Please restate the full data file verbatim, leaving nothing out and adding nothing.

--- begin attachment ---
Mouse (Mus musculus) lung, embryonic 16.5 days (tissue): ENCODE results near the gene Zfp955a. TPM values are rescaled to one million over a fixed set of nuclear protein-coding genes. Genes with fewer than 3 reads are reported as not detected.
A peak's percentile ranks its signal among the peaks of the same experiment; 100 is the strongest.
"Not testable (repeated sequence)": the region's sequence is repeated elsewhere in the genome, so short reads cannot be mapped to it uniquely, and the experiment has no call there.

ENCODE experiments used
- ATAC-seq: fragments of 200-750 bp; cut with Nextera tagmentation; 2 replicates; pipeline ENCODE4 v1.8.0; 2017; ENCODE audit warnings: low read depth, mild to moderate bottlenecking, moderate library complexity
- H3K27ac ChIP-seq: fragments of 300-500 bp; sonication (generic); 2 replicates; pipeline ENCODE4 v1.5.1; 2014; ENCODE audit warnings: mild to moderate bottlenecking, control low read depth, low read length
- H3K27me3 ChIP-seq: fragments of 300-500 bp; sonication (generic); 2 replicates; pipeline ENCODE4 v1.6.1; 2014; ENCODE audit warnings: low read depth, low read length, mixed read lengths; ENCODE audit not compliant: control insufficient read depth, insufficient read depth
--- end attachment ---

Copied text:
Mouse (Mus musculus) lung, embryonic 16.5 days (tissue): ENCODE results near the gene Zfp955a. TPM values are rescaled to one million over a fixed set of nuclear protein-coding genes. Genes with fewer than 3 reads are reported as not detected.
A peak's percentile ranks its signal among the peaks of the same experiment; 100 is the strongest.
"Not testable (repeated sequence)": the region's sequence is repeated elsewhere in the genome, so short reads cannot be mapped to it uniquely, and the experiment has no call there.

ENCODE experiments used
- ATAC-seq: fragments of 200-750 bp; cut with Nextera tagmentation; 2 replicates; pipeline ENCODE4 v1.8.0; 2017; ENCODE audit warnings: low read depth, mild to moderate bottlenecking, moderate library complexity
- H3K27ac ChIP-seq: fragments of 300-500 bp; sonication (generic); 2 replicates; pipeline ENCODE4 v1.5.1; 2014; ENCODE audit warnings: mild to moderate bottlenecking, control low read depth, low read length
- H3K27me3 ChIP-seq: fragments of 300-500 bp; sonication (generic); 2 replicates; pipeline ENCODE4 v1.6.1; 2014; ENCODE audit warnings: low read depth, low read length, mixed read lengths; ENCODE audit not compliant: control insufficient read depth, insufficient read depth